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Kimberly Blessing

Preparing for Your Web Developer Job Search

6 min read

It's a new year, and perhaps you're a Web Developer looking for a new job. As a long-time Web Developer, here are three things I prepare when looking for work, whether it be freelance or full-time. And as a hiring manager, these are the same three things I'm looking for from the candidates who apply for work!

A Resume

I don't care whether I get one page or three pages from Web Developer candidates -- as a hiring manager, I do review the whole thing. Just don't fill it with fluff. I'm looking for dates of employment, size of company/product/team, type of work performed, and skills utilized. The general stuff which you do on a regular basis (emailing with Outlook, writing documentation in Word, slicing of assets in Photoshop or Fireworks, etc.) can just occupy a general skills section rather than be repeated for each job. Starting the resume with a technical skills overview gives me a quick snapshot of what you say you're capable of, and is a likely place for a hiring manager or recruiter to start with questions -- so don't list technical skills which you can't back up with experience! (Saying you have experience with HTML 5 when you haven't done much more than read a few blog posts is a sure-fire way of getting your resume nuked in a company's recruiting database, thus removing you from future consideration.)

While a beautifully formatted resume is always nice, don't agonize over it: using a Word resume template is just fine. Keep in mind that your resume doesn't always get through to the hiring manager in the format you sent -- so prepare a plain text version for textarea uploads. I know that typos sometimes make it in to a resume, and the occasional one will be forgiven or overlooked -- but do make sure to spell and grammar check everything! After all, if you don't QA your resume, how will a hiring manager know if you QA your code? (Need help? Read this and this.)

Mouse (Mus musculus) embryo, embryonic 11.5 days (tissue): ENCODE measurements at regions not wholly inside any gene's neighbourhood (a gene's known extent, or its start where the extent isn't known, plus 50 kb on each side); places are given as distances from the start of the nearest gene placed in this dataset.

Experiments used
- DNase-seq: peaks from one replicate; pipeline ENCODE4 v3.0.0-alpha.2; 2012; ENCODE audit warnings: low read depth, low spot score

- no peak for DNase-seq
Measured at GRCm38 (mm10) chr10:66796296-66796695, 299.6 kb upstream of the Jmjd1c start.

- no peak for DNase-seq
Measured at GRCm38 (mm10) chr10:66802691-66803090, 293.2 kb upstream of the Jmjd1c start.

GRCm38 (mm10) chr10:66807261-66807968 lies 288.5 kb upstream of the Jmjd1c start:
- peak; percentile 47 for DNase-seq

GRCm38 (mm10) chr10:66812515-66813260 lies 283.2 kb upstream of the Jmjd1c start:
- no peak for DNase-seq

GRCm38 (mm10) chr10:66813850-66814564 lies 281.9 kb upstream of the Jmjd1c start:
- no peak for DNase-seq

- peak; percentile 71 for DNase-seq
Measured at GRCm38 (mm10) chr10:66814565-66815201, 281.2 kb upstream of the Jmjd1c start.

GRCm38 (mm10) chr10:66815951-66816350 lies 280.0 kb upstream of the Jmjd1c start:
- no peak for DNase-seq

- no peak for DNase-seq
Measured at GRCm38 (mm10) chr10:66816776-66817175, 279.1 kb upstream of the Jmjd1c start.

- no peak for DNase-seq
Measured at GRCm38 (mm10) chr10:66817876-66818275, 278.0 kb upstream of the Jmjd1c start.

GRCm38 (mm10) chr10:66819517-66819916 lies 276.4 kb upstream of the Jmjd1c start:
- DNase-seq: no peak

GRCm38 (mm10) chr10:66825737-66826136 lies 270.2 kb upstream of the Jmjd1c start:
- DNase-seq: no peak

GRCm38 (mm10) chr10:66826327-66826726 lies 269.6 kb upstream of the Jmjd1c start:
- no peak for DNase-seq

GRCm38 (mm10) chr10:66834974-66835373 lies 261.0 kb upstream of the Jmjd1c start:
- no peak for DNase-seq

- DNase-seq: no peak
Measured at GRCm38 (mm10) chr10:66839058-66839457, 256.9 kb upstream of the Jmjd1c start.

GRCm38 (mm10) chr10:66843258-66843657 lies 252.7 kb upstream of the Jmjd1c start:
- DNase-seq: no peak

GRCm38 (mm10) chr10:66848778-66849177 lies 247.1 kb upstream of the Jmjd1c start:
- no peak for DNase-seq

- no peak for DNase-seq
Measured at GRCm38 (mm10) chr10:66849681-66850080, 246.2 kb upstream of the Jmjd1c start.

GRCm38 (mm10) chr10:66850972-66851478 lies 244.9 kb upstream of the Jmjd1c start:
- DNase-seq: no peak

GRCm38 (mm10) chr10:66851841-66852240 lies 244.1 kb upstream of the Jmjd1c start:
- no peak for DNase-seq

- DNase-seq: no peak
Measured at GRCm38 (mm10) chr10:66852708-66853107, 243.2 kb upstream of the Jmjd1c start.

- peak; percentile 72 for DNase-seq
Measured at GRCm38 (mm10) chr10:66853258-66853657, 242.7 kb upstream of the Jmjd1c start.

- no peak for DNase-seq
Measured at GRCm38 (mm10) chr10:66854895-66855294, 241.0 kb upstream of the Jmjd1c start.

A Portfolio

To me, your resume is a formality of the hiring process, just metadata. Your portfolio is the real content which will be reviewed with a far more critical eye. The fact that portfolios aren't requested 100% of the time when seeking Web Developer positions only speaks to a hiring process which still treats the Web Developer role like a traditional programming job. Web Developers know otherwise, and if you truly want to be seen as a professional Web Developer, you'll have a portfolio at the ready. Do not slap something together on an as-needed basis -- proactively prepare a portfolio and send it even without request!

A portfolio should highlight your best work -- not all of your work. Don't include every project you've ever worked on. Choose three to five of your code samples which exemplify things like your coding style, ability to reconcile project requirements versus technical constraints, attempt to put HTML 5 into practice, etc. No one project will demonstrate all of those things, obviously, so make it clear why each project is included -- give a short narrative for each project to point someone to what you want them to focus on. Remember, you won't be the room when the portfolio is reviewed (unless it's brought up during an interview, which the portfolio will help you to score), so hand-hold the reader a bit.